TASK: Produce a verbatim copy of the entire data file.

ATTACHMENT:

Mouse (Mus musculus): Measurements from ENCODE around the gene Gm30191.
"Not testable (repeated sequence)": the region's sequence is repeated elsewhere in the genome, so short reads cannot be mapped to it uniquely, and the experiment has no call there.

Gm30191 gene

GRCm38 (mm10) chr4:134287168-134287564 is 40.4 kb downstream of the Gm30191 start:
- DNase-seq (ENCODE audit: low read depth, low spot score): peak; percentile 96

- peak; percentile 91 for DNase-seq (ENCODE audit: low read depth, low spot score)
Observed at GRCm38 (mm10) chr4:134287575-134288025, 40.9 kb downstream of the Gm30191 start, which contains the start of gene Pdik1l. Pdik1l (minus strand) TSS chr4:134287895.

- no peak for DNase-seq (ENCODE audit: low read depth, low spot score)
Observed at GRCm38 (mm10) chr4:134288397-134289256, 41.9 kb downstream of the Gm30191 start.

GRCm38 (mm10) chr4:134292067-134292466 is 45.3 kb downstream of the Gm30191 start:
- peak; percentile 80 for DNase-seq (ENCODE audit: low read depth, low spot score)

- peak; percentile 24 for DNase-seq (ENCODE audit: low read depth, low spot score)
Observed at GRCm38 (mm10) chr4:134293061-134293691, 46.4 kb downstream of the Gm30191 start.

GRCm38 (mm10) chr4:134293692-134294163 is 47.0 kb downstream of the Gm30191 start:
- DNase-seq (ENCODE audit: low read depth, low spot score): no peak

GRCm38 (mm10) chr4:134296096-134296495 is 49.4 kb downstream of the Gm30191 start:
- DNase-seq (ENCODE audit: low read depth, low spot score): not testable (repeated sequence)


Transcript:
Mouse (Mus musculus): Measurements from ENCODE around the gene Gm30191.
"Not testable (repeated sequence)": the region's sequence is repeated elsewhere in the genome, so short reads cannot be mapped to it uniquely, and the experiment has no call there.

Gm30191 gene

GRCm38 (mm10) chr4:134287168-134287564 is 40.4 kb downstream of the Gm30191 start:
- DNase-seq (ENCODE audit: low read depth, low spot score): peak; percentile 96

- peak; percentile 91 for DNase-seq (ENCODE audit: low read depth, low spot score)
Observed at GRCm38 (mm10) chr4:134287575-134288025, 40.9 kb downstream of the Gm30191 start, which contains the start of gene Pdik1l. Pdik1l (minus strand) TSS chr4:134287895.

- no peak for DNase-seq (ENCODE audit: low read depth, low spot score)
Observed at GRCm38 (mm10) chr4:134288397-134289256, 41.9 kb downstream of the Gm30191 start.

GRCm38 (mm10) chr4:134292067-134292466 is 45.3 kb downstream of the Gm30191 start:
- peak; percentile 80 for DNase-seq (ENCODE audit: low read depth, low spot score)

- peak; percentile 24 for DNase-seq (ENCODE audit: low read depth, low spot score)
Observed at GRCm38 (mm10) chr4:134293061-134293691, 46.4 kb downstream of the Gm30191 start.

GRCm38 (mm10) chr4:134293692-134294163 is 47.0 kb downstream of the Gm30191 start:
- DNase-seq (ENCODE audit: low read depth, low spot score): no peak

GRCm38 (mm10) chr4:134296096-134296495 is 49.4 kb downstream of the Gm30191 start:
- DNase-seq (ENCODE audit: low read depth, low spot score): not testable (repeated sequence)